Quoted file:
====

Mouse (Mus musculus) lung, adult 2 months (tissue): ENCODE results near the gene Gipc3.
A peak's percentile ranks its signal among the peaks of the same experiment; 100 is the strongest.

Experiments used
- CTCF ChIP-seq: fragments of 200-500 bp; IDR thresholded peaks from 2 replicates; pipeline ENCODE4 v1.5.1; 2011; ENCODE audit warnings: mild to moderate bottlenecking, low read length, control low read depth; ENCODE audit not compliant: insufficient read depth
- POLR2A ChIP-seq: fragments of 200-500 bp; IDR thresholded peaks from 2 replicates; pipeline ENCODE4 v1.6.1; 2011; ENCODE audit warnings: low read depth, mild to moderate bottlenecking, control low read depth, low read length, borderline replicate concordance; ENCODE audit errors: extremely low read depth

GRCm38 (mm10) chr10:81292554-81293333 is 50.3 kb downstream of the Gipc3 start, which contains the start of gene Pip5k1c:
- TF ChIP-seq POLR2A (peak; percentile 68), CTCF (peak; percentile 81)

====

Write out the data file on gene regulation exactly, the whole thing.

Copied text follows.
Mouse (Mus musculus) lung, adult 2 months (tissue): ENCODE results near the gene Gipc3.
A peak's percentile ranks its signal among the peaks of the same experiment; 100 is the strongest.

Experiments used
- CTCF ChIP-seq: fragments of 200-500 bp; IDR thresholded peaks from 2 replicates; pipeline ENCODE4 v1.5.1; 2011; ENCODE audit warnings: mild to moderate bottlenecking, low read length, control low read depth; ENCODE audit not compliant: insufficient read depth
- POLR2A ChIP-seq: fragments of 200-500 bp; IDR thresholded peaks from 2 replicates; pipeline ENCODE4 v1.6.1; 2011; ENCODE audit warnings: low read depth, mild to moderate bottlenecking, control low read depth, low read length, borderline replicate concordance; ENCODE audit errors: extremely low read depth

GRCm38 (mm10) chr10:81292554-81293333 is 50.3 kb downstream of the Gipc3 start, which contains the start of gene Pip5k1c:
- TF ChIP-seq POLR2A (peak; percentile 68), CTCF (peak; percentile 81)